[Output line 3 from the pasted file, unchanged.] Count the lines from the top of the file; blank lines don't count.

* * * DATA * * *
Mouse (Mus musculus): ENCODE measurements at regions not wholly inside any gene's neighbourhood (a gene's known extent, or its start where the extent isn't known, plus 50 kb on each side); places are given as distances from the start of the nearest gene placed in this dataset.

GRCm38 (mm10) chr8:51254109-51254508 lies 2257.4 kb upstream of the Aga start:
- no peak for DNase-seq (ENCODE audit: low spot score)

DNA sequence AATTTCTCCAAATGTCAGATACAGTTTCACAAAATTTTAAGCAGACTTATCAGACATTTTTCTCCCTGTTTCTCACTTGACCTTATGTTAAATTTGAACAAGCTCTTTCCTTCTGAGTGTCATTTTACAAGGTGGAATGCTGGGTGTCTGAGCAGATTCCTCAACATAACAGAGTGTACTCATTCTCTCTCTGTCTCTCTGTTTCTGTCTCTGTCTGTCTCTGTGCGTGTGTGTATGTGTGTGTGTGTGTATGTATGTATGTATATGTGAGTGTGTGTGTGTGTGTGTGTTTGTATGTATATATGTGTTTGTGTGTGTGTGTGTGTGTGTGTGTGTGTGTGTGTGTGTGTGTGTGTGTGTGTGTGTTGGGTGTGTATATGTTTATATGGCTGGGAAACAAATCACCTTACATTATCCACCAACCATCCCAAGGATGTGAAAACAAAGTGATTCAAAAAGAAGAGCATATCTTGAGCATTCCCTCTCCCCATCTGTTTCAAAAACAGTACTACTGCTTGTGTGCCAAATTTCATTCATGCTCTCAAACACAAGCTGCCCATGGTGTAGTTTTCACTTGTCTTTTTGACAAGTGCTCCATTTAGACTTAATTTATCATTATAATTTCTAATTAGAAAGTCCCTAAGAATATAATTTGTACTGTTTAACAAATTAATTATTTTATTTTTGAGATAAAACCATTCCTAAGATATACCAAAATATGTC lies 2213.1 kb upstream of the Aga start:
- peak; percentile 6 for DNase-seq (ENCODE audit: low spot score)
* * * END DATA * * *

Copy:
- no peak for DNase-seq (ENCODE audit: low spot score)